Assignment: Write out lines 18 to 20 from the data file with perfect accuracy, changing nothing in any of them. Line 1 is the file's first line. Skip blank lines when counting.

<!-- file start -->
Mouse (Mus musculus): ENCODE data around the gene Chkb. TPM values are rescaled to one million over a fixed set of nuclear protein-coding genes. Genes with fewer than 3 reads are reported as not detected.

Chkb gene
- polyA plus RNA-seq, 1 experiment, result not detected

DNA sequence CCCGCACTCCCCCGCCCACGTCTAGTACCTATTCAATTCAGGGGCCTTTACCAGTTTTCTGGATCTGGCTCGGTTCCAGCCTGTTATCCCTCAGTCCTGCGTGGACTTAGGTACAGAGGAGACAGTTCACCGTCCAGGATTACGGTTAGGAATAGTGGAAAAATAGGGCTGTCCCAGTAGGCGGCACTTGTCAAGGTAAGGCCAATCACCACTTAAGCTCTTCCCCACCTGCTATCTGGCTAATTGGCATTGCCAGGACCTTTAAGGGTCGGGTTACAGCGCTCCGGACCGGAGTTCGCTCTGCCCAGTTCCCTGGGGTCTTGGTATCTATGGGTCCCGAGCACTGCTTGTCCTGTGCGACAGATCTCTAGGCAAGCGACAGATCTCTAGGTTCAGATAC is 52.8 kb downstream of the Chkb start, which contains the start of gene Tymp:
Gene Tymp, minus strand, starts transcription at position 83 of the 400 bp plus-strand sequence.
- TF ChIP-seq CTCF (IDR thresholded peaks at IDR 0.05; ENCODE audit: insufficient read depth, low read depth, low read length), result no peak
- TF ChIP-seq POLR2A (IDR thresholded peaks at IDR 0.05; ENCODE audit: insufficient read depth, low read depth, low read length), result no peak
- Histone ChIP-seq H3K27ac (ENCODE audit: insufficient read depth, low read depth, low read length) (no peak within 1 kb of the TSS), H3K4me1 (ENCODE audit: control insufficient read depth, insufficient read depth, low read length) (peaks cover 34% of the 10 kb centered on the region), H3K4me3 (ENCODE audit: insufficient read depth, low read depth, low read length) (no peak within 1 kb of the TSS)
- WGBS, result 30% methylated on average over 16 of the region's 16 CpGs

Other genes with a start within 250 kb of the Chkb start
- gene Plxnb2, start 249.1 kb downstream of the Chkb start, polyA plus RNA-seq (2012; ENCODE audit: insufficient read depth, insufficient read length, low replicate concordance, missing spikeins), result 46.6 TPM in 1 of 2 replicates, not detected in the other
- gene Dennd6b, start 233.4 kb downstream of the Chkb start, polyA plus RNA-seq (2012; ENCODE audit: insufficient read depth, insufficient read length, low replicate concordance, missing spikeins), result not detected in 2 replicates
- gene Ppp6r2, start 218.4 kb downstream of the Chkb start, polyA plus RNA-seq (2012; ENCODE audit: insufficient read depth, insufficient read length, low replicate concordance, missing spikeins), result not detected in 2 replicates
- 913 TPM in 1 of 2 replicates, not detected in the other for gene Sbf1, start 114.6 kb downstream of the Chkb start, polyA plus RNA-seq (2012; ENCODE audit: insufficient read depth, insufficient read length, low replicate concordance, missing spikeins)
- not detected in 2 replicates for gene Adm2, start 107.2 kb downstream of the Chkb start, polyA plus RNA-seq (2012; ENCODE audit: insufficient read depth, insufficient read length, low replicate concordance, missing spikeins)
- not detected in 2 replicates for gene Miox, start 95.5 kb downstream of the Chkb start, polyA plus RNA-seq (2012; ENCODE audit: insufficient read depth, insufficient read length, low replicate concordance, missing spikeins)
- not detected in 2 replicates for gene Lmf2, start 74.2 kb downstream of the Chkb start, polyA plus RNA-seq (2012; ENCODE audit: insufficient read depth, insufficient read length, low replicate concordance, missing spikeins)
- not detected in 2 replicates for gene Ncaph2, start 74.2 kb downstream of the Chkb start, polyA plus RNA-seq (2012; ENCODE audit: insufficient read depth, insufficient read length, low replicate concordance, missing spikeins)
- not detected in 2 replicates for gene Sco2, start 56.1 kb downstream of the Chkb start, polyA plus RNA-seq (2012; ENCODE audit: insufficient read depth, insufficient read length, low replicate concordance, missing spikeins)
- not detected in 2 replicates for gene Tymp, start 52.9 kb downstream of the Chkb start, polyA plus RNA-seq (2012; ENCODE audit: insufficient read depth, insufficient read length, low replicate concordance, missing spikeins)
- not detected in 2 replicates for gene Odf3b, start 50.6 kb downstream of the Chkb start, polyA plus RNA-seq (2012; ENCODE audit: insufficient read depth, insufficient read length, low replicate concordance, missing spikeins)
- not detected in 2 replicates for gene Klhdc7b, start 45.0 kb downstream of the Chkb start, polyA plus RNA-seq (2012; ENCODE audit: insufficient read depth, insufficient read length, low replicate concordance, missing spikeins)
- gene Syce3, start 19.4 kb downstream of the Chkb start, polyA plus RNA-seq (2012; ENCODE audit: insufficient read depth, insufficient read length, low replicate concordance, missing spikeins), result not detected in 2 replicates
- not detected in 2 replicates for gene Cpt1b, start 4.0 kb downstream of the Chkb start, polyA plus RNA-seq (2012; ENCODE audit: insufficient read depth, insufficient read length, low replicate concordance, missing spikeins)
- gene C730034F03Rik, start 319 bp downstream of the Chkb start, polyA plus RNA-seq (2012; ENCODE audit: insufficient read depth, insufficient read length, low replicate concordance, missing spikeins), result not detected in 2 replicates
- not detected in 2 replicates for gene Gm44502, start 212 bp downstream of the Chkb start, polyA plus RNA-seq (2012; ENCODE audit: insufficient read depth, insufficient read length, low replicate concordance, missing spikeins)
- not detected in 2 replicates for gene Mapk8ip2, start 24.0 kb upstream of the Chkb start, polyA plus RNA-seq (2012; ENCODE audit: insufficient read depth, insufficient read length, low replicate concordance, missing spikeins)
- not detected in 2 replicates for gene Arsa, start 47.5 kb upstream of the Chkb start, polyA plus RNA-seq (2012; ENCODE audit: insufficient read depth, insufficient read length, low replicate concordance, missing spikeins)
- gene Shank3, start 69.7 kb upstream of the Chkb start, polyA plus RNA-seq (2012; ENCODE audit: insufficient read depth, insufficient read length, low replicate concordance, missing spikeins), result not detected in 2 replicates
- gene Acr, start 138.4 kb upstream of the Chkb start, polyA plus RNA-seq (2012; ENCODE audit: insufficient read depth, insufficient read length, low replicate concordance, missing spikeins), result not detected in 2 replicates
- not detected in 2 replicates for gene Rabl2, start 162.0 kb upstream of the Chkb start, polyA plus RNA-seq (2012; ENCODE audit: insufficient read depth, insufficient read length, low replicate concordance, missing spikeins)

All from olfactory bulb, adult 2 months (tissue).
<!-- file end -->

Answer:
- not detected in 2 replicates for gene Ncaph2, start 74.2 kb downstream of the Chkb start, polyA plus RNA-seq (2012; ENCODE audit: insufficient read depth, insufficient read length, low replicate concordance, missing spikeins)
- not detected in 2 replicates for gene Sco2, start 56.1 kb downstream of the Chkb start, polyA plus RNA-seq (2012; ENCODE audit: insufficient read depth, insufficient read length, low replicate concordance, missing spikeins)
- not detected in 2 replicates for gene Tymp, start 52.9 kb downstream of the Chkb start, polyA plus RNA-seq (2012; ENCODE audit: insufficient read depth, insufficient read length, low replicate concordance, missing spikeins)